In Lynch v. Dimaya, the U.S. Supreme Court will need to decide whether the “void for vagueness” standard in the immigration context is the same as the standard used in criminal cases. Adherence to precedent set by the court’s previous decision in Jordan v. de George would lead the court to apply the vagueness standard in this case in the same manner as in criminal cases, says Michael Carlin of the Law Office of Michael Carlin PLLC.

  • How Litigation Funding Is Bringing Champerty Back To Life

    John H. Beisner

    While some courts have declined to apply the common-law doctrine of champerty to invalidate third-party litigation funding agreements, two recent rulings by appellate courts in New York and Pennsylvania have brought renewed attention to champerty principles, casting doubts on the legality of certain forms of third-party litigation funding, say John Beisner and Jordan Schwartz of Skadden Arps Slate Meagher & Flom LLP.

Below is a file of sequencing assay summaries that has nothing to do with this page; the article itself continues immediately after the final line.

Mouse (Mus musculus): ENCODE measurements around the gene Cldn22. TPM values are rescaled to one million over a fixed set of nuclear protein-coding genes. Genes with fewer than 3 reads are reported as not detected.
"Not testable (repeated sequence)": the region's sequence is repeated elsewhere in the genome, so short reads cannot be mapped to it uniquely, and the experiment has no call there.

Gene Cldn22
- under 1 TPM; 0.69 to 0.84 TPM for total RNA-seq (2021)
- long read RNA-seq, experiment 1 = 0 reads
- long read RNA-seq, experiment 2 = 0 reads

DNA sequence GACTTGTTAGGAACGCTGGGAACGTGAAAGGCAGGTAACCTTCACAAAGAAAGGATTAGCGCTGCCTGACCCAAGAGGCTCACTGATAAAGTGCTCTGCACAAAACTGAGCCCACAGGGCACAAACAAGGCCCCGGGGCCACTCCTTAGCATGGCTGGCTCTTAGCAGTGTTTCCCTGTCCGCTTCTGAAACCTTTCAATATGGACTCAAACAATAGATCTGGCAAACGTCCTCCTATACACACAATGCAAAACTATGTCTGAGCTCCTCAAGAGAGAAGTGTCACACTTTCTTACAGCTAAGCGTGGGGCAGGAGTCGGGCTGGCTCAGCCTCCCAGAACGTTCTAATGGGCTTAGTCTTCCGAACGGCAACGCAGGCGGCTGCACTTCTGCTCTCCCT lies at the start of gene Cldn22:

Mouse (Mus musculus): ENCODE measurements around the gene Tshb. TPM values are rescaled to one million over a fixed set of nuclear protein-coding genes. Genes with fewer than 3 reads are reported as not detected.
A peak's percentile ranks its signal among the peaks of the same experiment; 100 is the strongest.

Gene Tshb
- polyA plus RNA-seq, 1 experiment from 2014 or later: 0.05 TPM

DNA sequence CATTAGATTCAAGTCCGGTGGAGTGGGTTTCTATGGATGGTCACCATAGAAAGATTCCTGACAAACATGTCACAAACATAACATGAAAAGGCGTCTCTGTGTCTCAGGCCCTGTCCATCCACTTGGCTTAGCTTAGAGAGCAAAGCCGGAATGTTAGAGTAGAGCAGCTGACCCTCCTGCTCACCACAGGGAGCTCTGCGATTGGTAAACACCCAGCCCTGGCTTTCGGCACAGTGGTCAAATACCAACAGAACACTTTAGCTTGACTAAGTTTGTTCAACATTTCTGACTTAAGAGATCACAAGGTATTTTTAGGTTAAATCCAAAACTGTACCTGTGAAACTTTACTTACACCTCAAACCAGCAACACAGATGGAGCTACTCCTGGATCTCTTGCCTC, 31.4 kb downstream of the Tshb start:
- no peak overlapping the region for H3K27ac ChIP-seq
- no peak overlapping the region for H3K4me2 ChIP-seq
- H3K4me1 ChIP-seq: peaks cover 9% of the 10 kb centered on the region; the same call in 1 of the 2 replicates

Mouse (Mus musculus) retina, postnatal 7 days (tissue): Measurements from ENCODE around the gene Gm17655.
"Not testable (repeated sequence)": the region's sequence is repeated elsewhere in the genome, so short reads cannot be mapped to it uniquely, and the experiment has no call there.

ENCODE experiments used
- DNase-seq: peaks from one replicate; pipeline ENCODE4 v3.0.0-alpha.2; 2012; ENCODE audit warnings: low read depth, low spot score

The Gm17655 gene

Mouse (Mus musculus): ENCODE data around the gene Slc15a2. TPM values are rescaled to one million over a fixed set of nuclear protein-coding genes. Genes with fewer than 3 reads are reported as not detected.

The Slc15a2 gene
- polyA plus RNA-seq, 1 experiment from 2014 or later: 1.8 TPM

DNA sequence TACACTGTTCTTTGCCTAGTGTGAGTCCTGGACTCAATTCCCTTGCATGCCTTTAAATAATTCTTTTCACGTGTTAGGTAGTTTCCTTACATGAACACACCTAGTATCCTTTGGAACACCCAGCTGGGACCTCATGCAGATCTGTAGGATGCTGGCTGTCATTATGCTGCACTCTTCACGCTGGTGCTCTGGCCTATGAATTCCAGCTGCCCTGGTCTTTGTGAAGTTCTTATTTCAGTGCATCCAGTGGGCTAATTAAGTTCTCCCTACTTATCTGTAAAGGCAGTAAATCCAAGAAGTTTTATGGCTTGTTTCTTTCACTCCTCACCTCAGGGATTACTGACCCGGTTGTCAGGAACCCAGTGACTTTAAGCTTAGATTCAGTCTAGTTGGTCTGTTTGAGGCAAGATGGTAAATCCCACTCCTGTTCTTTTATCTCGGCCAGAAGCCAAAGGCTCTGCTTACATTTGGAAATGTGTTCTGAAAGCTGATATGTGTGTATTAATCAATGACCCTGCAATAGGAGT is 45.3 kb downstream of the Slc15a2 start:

• DOJ Narrows Paths To Immunity For Antitrust Crimes

    Elizabeth Prewitt

    The U.S. Department of Justice Antitrust Division’s leniency program is unique — no other DOJ component offers similar nonprosecution protections for corporations or individuals. Therefore, new guidance released this week limiting pathways to leniency could be seen as part of the outgoing Obama administration’s desire to render this program less of an outlier, say attorneys with Hughes Hubbard & Reed LLP.

  • A Federal Crackdown On Tax Zapper Software

    Matthew Lee

    Revenue suppression or “tax zapper” programs delete some or all of a restaurant’s cash transactions and then reconcile the books of the business, lowering the firm's tax bill. States have battled zappers for years, but the case of United States v. John Yin, filed last month in the Western District of Washington, shows federal authorities are now joining the fight, says Matthew Lee of Fox Rothschild LLP.

  • Attracting And Retaining The Millennial Lawyer

    Christopher Imperiale

    Instead of trying to change the new workforce to follow a law firm's existing processes and procedures, perhaps it's time for firms to start changing their processes and procedures to better accommodate the mentality of this next generation of lawyers, says Christopher Imperiale, a law firm adviser with Berdon LLP.